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Instagram to Shut Down IGTV App, Set to Increase Investment in Reels

Instagram is also discontinuing in-stream video ads for IGTV videos.

Instagram to Shut Down IGTV App, Set to Increase Investment in Reels

Photo Credit: Instagram

Instagram announced the launch of the standalone IGTV video app in 2018

  • Instagram’s IGTV app was introduced in 2018
  • The app was designed to support longer vertical videos
  • Instagram rival TikTok recently announced support for longer videos

Instagram will shut down its dedicated IGTV app, the company announced on Monday. As the company discontinues support for its dedicated video sharing platform, IGTV videos and other video-based content will continue to remain available in the main Instagram app, according to the company. Meanwhile, Instagram is working on a new “ad experience” which will allow creators on the service to earn ad revenue from Reels. The move comes two months after Instagram revealed that the service would “double down” on video content in 2022.

In a blog post announcing the decision, Instagram explained that it is shutting down the IGTV app, in order to make video content “as simple as possible to discover and create”. Instagram had introduced a separate app for IGTV in 2018, intended to host longer vertical-format videos. Instagram merged its Feed Video and IGTV into Instagram Video last year, and the company says that it will continue to invest in Reels.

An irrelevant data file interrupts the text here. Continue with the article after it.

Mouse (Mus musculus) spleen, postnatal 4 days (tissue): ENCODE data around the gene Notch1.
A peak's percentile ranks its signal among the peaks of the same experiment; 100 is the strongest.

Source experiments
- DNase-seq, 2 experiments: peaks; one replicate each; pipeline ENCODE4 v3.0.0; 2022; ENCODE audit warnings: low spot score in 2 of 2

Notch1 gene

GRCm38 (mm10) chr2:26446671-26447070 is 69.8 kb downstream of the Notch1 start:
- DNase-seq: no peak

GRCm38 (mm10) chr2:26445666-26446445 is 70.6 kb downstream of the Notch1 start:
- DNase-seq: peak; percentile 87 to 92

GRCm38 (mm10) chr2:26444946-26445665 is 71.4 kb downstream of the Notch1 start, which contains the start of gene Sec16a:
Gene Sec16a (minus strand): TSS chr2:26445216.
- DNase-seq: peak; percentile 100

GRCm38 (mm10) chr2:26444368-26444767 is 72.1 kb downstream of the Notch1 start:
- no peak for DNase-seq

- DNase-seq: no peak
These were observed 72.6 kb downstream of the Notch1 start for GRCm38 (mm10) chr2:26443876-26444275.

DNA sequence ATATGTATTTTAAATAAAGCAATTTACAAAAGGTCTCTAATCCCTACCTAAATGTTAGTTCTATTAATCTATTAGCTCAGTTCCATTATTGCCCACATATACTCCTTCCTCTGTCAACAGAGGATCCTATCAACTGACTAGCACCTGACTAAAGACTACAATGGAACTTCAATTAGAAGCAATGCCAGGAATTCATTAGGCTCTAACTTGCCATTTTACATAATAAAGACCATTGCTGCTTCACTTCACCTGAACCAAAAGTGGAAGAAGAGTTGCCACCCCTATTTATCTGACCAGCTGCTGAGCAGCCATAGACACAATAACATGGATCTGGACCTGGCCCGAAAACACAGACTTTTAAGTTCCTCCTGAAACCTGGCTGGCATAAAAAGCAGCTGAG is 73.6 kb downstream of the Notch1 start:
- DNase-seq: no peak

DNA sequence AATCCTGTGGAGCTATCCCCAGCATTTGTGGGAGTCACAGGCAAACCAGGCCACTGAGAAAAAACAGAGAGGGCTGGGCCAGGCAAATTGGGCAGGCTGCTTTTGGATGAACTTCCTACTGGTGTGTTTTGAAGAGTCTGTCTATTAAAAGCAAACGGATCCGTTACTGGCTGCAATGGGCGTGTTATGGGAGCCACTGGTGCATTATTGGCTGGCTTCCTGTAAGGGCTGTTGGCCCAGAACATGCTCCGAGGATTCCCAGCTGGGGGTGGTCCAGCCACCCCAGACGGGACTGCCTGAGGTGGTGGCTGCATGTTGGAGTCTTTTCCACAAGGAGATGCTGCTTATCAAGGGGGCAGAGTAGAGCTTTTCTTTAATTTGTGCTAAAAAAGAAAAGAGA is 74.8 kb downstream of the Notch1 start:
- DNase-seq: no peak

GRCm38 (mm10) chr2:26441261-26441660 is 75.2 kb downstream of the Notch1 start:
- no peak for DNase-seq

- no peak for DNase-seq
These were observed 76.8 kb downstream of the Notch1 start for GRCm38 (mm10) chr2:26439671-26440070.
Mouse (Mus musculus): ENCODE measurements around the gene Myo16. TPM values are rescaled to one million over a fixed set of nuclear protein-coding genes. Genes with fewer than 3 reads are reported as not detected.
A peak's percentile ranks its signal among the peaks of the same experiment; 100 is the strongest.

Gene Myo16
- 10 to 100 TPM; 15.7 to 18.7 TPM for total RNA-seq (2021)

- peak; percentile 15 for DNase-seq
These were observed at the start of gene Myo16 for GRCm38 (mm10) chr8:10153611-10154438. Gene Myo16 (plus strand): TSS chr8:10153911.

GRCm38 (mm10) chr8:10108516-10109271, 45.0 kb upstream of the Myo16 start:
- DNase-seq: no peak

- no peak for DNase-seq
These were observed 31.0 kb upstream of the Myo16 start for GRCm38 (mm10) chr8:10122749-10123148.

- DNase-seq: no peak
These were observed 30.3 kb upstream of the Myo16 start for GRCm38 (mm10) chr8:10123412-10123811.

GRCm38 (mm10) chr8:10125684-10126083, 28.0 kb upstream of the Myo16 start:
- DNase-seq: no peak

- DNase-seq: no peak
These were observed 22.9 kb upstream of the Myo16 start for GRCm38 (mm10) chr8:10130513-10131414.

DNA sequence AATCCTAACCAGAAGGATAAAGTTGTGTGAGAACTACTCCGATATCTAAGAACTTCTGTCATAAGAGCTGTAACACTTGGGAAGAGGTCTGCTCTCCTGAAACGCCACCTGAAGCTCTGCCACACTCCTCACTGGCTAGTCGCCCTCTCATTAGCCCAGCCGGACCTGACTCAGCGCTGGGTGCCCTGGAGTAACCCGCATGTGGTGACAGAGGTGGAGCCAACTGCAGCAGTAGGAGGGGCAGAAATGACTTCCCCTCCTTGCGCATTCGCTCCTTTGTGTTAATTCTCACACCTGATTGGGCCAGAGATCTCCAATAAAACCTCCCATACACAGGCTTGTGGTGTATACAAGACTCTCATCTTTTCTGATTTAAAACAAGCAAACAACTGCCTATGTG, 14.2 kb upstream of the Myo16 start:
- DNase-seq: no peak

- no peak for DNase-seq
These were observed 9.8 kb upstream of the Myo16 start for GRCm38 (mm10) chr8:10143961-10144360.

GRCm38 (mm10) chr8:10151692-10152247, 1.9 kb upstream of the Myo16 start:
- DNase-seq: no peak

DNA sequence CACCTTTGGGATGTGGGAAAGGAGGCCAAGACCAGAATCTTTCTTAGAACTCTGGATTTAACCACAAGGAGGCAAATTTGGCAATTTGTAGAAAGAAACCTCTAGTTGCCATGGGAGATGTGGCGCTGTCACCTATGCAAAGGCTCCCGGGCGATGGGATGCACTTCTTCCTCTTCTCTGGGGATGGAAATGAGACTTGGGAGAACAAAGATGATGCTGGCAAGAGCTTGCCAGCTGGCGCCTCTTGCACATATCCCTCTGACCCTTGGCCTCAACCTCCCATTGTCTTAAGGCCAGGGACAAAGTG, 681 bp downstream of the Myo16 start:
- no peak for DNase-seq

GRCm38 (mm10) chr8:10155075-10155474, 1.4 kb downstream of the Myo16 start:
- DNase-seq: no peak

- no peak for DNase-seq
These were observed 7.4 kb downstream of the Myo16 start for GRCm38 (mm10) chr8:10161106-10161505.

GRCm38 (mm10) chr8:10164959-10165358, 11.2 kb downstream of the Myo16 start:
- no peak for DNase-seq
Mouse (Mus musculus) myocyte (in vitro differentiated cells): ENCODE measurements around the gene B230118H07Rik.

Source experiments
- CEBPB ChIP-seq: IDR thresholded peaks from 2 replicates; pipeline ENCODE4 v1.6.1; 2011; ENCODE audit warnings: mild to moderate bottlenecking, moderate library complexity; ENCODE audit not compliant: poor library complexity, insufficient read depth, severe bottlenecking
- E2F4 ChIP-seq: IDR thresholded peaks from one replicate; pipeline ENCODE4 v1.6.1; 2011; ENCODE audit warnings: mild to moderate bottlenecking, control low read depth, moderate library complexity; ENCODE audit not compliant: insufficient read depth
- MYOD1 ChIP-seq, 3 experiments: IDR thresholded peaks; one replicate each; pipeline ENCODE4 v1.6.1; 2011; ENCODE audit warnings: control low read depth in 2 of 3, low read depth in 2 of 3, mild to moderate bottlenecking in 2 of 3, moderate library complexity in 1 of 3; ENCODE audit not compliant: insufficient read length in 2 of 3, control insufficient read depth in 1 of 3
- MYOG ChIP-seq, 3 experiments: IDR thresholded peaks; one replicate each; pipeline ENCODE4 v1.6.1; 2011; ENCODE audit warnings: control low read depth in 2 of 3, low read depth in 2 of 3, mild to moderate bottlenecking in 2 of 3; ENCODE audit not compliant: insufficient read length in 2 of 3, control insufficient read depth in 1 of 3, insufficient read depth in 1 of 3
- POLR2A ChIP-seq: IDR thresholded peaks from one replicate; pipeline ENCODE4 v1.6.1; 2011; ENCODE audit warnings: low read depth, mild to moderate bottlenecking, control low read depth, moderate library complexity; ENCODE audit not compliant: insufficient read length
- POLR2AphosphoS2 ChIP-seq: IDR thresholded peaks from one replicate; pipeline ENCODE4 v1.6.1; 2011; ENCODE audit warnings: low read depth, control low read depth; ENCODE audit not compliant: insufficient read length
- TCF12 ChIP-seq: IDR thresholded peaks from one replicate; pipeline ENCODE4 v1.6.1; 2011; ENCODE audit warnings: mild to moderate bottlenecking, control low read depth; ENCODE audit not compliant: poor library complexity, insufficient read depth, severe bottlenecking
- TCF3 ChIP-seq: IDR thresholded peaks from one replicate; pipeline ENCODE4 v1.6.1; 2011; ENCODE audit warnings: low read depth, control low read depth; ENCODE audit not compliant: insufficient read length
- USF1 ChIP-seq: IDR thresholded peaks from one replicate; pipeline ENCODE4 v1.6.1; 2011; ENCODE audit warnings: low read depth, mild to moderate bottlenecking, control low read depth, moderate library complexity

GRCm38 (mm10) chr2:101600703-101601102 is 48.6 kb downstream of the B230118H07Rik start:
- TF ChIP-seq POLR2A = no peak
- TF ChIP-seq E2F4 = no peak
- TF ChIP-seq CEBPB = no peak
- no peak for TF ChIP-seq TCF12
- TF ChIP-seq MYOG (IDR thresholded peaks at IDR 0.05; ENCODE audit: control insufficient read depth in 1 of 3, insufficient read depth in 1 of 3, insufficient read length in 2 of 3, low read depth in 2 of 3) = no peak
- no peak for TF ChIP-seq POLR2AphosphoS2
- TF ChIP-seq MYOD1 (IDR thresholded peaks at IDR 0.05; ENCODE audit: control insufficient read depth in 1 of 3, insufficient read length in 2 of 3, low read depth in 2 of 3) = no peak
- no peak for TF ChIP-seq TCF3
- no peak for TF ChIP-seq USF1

Instagram also announced that in-stream video ads (formerly known as IGTV ads) have also been discontinued, as part of the company's focus on Reels. The company says content creators who were actively monetising with the help of in-stream video ads will receive a temporary monthly payment, based on their previous earnings. Instagram also revealed that it is working on a new ad experience on Instagram for monestising content from Reels, which will enter testing later this year.

In December, Instagram head Adam Mosseri revealed the service's roadmap for 2022, which included focusing on video on Instagram. Last month, Meta launched Reels on the company's Facebook app in over 150 countries, after the company lost a third of its market value following a dismal earnings report. Meanwhile, Instagram competitor TikTok on Monday began allowing users to upload videos as long as 10 minutes in a bid to challenge rival YouTube, which in turn is focusing efforts on short form content via its “Shorts” feature.

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